Andrew Johnson, Paul Bergeron (ed), The Papers of Andrew Johnson: Volume 10, February-July 1866 (Knoxville, TN: University of Tennessee Press, 1992), 101.
John Osborne, Dickinson College
The following text is presented here in complete form, as it originally appeared in print. Spelling and typographical errors have been preserved as in the original.
February 15th 1866
It has become my duty again to ask your attention to a subject adverted to in a former communication, viz: the keeping in our midst colored troops. After many of them had been withdrawn and the policy of their withdrawal seemed likely soon to be consumated, our people felt great relief, and in many localities where there remained no military force at all, law and order were strictly observed - peace and quiet prevailed - and good business relations, mutually advantageous, were established between white and colored people. Suddenly in certain places, as in the Cities of Macon and Columbus, colored troops were introduced, and settled as if for indefinite occupation. In the latter City, a most unfortunate disturbance of the public peace has already occurred, which from all the information in my possession, I verily believe originated in the grossly improper and insulting conduct of some of these troops. The circumstances are briely referred to, in the inclosed commmunication which is the immediate cause of this to you. A majority of the signers, are known to me personally or by reputation, as respectable, intelligent, moral men, such as any City or State might be proud of.
Their statements are altogether reliable. Believe me, Sir, the presence of these troops among us is unfavorable to the public peace and tranquility. When out of the immediate presence of their officers, their conduct is often intolerably insulting, and not unfrequently going to the extent of personal violence. I have myself, when quietly riding in my carriage with my Wife, on the high-way, in the absence of all provocation, by word by gesture or by look, been cursed by them and ordered to get out of the road with that carriege, they wanted the whole road. My old blood, did not boil over quite; but the hot blood of a young man can hardly bear being rudely thrust from the pavement, or seeing a lady wantonly insulted. If it be supposed that these troops are kept in proper subjection by their officers, I respectfully affirm that as a general rule, it is not so.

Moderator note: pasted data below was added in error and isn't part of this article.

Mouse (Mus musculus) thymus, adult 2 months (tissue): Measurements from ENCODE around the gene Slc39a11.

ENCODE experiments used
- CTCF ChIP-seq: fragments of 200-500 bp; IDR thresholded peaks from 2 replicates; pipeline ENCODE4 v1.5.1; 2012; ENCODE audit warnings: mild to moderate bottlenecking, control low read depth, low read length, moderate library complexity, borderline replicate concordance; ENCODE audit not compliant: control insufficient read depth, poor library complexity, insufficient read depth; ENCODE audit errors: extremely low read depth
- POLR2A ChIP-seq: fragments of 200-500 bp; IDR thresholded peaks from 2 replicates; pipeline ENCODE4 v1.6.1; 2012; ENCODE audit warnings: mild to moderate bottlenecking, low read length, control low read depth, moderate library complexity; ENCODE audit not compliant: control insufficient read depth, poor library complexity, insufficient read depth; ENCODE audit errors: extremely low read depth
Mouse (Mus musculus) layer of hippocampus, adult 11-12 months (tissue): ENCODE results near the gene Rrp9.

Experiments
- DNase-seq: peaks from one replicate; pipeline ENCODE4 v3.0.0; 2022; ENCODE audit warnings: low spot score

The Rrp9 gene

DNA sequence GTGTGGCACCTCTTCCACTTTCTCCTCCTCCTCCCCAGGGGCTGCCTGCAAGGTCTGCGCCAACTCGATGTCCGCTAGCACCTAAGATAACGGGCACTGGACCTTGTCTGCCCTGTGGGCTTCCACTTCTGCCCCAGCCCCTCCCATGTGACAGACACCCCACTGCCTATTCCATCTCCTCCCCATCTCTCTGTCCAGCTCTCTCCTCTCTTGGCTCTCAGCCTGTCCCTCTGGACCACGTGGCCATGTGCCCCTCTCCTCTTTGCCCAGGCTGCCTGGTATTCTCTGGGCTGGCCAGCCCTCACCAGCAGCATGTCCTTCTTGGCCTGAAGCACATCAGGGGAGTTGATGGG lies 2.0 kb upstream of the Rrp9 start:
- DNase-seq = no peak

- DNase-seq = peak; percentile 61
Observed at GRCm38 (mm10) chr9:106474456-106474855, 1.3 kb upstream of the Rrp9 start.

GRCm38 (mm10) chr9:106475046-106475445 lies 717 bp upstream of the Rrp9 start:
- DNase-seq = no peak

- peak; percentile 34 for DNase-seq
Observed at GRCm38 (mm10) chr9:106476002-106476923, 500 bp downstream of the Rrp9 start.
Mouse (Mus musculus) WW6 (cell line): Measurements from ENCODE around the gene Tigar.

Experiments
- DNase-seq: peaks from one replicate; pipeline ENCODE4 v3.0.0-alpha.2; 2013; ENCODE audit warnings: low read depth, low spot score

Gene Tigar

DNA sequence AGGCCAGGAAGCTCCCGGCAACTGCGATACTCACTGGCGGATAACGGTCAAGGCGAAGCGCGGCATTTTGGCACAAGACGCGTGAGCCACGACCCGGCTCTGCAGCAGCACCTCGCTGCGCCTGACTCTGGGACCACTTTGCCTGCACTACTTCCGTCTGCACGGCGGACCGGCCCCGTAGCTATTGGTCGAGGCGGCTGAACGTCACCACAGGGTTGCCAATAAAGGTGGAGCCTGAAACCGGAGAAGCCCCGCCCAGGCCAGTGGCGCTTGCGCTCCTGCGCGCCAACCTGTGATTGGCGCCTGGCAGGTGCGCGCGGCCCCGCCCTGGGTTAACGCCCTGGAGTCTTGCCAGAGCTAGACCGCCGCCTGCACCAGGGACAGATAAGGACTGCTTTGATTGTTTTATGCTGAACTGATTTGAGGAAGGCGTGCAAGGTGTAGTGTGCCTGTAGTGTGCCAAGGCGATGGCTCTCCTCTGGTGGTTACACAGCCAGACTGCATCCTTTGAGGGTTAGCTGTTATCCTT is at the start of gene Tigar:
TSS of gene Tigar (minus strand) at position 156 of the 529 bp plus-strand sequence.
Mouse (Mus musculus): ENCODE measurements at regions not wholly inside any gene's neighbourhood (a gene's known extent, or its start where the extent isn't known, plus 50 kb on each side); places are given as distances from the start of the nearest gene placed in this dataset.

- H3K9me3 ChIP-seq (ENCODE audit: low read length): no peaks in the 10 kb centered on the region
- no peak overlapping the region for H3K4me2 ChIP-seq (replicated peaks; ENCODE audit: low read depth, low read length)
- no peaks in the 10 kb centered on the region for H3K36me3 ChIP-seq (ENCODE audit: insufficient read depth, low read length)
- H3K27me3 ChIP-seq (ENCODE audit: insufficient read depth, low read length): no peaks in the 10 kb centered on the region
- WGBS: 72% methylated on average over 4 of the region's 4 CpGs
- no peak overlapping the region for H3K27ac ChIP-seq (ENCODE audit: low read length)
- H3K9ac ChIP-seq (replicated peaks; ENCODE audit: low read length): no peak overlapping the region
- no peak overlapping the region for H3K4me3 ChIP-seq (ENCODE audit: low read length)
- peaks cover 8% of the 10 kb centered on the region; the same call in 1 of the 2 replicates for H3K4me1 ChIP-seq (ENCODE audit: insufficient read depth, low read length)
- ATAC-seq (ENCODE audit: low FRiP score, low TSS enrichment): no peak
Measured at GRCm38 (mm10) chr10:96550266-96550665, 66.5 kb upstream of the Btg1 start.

Mr President, I believe you have full authority in the premises, I know your kindly feelings and purposes towards us and I entreat you, if it do not contravene any policy you deem necessary, to relieve us of this portion of the United States Military.
Charles J. Jenkins
Governor of Geo